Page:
The Milne model is equivalent to an empty RW-manifold and is mathematically a subset of Minkowski space-time. The FOs are those observers moving orthogonally to the "preferred" hypersurfaces (with hyperbolic geometry) foliating this RW-manifold. There is no alternative set of observers involved...
Coordinates are irrelevant for interpretations of redshifts in the RW-models. What matters is the choice of observers emitting and receiving electromagnetic radiation being redshifted (but these observers are not chosen arbitrary since they are specific observers determined from the symmetry of...
But the fact is that the cosmological redshift in the RW-models is DEFINED in terms of a set of particular
observers (the FOs). This means that choosing some other set of observers is simply irrelevant and confuses the issue. That is, in principle the redshifts defined by these alternative...
The question of interpretations of the cosmic redshift in Robertson-Walker (RW) models is not a
question about a choice of coordinates. The reason for this is simple: in the RW-models there is a
set of "preferred" observers (the so-called "fundamental observers" (FOs)) defining the cosmic...
No mention was made of the criticism from Anderson & Morris; see
J.D. Anderson and J.R. Morris, PRD 85, 0840817 (2012). A & M plotted
the alleged "decay" of the anomaly as a function of the radius R from the sun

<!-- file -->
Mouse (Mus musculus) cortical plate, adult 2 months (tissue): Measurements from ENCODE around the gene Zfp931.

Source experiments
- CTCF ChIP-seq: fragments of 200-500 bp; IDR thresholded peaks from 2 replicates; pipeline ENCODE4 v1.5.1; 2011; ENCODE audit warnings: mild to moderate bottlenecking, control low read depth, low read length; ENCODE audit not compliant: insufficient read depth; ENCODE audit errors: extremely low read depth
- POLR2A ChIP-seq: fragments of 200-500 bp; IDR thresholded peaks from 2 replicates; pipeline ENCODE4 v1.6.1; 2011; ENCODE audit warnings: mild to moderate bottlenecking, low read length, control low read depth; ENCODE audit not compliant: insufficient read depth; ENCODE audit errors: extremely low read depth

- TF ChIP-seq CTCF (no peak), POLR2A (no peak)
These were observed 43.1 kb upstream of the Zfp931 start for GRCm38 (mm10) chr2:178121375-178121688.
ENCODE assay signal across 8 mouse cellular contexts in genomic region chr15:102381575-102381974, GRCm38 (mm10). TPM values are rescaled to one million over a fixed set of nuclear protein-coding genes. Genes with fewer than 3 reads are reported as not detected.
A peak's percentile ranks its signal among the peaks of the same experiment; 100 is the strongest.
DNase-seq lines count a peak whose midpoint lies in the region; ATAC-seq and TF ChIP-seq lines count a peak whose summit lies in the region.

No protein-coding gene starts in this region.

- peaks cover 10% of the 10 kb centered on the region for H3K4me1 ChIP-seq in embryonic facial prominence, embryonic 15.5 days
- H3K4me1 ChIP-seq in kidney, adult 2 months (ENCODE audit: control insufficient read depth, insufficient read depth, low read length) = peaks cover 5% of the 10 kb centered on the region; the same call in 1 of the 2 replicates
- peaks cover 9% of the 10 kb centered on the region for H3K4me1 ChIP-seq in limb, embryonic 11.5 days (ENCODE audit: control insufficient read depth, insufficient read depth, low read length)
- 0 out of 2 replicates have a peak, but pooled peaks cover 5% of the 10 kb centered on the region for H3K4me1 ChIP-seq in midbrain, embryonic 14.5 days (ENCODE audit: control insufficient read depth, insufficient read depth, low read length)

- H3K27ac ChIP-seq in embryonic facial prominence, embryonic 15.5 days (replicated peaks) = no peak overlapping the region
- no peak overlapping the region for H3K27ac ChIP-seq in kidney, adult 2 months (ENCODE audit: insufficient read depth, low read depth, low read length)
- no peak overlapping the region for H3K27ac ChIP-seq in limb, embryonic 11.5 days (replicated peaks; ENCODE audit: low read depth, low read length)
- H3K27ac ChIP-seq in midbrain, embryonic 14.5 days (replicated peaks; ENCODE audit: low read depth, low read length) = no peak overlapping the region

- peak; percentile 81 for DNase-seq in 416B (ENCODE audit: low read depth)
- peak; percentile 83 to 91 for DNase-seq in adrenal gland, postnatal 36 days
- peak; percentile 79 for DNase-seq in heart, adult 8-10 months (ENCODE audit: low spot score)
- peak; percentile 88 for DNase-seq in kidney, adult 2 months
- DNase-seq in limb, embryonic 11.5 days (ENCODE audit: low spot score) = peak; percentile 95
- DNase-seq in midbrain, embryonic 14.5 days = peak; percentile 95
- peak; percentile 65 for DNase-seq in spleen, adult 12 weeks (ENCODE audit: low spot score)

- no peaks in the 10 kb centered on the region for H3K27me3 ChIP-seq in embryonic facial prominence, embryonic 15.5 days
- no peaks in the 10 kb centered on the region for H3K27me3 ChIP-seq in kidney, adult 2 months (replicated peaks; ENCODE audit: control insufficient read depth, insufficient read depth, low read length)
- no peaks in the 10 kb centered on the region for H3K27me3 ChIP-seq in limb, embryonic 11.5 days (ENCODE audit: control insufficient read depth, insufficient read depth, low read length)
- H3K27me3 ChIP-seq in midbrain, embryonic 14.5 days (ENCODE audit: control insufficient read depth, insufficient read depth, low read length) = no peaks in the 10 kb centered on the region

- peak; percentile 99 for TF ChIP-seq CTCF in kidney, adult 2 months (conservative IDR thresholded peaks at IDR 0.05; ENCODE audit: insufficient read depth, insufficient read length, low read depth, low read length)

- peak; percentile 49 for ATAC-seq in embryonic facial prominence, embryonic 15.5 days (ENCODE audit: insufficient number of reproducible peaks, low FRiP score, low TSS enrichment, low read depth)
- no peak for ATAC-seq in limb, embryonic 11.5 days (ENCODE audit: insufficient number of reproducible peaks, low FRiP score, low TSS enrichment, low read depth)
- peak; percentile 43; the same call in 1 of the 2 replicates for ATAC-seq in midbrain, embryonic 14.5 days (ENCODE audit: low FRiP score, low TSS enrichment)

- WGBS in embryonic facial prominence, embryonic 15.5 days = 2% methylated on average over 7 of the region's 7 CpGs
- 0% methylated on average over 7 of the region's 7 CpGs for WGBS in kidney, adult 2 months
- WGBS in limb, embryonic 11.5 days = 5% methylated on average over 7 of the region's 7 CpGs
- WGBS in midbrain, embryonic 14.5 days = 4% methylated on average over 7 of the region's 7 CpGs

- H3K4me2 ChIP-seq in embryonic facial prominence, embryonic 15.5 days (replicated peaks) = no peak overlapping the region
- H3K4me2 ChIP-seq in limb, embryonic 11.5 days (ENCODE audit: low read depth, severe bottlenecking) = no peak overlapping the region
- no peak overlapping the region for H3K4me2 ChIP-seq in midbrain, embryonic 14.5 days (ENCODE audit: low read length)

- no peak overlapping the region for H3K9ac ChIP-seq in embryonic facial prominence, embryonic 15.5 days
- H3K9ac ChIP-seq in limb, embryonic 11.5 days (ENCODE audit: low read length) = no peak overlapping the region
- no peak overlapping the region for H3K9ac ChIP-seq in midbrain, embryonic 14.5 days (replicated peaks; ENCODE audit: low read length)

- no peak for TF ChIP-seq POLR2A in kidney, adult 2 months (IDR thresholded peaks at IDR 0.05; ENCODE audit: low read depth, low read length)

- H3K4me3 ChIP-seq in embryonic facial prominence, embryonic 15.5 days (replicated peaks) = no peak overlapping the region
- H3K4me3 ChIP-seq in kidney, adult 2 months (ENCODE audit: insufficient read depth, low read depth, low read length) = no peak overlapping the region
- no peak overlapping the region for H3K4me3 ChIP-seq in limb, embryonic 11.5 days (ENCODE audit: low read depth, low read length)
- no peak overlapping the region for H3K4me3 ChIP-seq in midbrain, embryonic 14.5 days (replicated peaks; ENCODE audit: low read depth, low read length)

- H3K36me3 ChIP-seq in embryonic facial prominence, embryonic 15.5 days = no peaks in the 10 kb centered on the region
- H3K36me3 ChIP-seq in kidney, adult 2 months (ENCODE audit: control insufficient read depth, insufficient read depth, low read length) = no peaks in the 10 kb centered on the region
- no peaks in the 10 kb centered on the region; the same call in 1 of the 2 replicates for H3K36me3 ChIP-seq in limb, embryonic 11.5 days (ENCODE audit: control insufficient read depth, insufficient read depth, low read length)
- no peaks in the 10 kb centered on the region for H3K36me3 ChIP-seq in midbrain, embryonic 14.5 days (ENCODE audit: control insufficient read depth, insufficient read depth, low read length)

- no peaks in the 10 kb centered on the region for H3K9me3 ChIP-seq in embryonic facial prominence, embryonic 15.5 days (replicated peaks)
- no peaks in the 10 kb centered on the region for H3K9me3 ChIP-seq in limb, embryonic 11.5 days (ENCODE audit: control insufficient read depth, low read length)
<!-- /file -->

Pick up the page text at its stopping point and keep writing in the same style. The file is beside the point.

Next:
and found that it goes almost exactly as 1/R^2. This behaviour makes it likely...
My claim is that the data do not constrain the thermal model sufficiently to reach a conclusion of any reasonable
degree of confidence. On the contrary, the fact that the "observed" decay of the anomaly goes as
1/r² indicates that the thermal modelling is fundamentally misguided. For this...
The scientific method is about testing theories. Just to come up with a flexible mainstream model
where some choice of parameters will fit the data does not automatically shut out other models.
Rather, if more models fit the data equally well, the "best" one is the one with the least number...
In the sense that
1) The "observed" decay of the anomaly is probably not due to thermal effects but rather to
mismodelling of solar pressure force since the decay goes very closely as 1/r² when plotted
against the distance from the Sun (see http://arxiv.org/abs/1204.2778).
2) The...
I don't know any offhand (maybe the Belinfante-Swihart theory (non-viable)), but perhaps you can find something
useful on this site
http://www.phy.olemiss.edu/~luca/
But a coasting universe is consistent with observational restrictions on primordial nucleosynthesis -
that has been known for some time. See, e.g., astro-ph/9903084, or more recent papers by the same
authors.
But what does the variation of the X-field depend on? Is there a theory of the X-field in flat
space-time? It seems that all you have done, is to transfer the problems of varying alpha to the
X-field.
I am inclined to believe that the universe has some fundamental properties. The reason why...
It seems that I did not express myself clearly enough. What I had in mind, was a theory of varying
alpha in flat space-time. How do you construct such a theory compatible with SR? Even if you
could declare a preferred inertial frame in flat space-time, it would be arbitrary.
That is not a...
Sure, what I wrote does not make sense, sorry about that. But the crucial question is how to construct
a theory of time-varying alpha compatible with SR. See my previous reply to cesiumfrog.
(Sorry about the delay in responding to your post.)
But that is what local means here - in the tangent space-time where gravitational effects are of
higher order in small quantities and can be ignored to arbitrary accuracy by making the volume small
enough..
There seems to be a...